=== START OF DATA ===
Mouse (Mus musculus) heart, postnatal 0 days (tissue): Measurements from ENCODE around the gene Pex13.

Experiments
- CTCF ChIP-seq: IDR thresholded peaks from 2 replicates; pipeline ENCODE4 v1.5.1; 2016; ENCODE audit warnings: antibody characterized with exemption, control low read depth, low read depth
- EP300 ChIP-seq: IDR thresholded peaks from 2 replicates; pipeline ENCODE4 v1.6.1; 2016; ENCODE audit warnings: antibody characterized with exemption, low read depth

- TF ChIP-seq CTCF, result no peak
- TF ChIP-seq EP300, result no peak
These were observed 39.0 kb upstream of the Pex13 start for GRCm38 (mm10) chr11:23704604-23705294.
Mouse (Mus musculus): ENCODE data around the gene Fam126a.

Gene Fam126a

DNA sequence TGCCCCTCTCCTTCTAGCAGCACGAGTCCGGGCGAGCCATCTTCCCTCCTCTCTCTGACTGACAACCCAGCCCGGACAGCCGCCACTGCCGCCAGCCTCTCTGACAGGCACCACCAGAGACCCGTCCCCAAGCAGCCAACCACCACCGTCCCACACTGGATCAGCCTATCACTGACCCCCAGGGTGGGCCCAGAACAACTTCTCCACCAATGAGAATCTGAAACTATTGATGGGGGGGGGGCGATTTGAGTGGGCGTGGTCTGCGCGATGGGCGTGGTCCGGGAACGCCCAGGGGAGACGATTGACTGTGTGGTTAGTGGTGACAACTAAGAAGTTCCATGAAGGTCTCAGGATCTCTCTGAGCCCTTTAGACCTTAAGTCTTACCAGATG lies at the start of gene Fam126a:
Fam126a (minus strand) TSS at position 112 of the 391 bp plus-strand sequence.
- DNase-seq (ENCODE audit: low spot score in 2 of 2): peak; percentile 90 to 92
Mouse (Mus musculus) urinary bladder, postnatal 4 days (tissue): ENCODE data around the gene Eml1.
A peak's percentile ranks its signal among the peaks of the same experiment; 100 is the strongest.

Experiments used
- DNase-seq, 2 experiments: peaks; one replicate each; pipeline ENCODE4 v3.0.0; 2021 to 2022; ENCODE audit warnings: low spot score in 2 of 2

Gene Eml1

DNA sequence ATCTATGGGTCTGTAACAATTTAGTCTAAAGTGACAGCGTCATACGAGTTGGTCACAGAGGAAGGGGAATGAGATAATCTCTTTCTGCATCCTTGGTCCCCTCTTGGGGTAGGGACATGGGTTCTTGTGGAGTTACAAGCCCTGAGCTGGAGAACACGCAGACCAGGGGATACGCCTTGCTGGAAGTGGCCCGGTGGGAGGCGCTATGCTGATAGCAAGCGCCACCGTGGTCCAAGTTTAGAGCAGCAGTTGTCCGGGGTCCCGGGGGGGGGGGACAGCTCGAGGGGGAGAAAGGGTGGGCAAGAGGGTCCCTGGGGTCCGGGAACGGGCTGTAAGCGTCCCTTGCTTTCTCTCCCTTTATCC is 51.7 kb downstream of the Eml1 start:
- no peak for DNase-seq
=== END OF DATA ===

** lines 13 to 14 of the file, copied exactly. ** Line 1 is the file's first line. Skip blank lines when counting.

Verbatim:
Mouse (Mus musculus) urinary bladder, postnatal 4 days (tissue): ENCODE data around the gene Eml1.
A peak's percentile ranks its signal among the peaks of the same experiment; 100 is the strongest.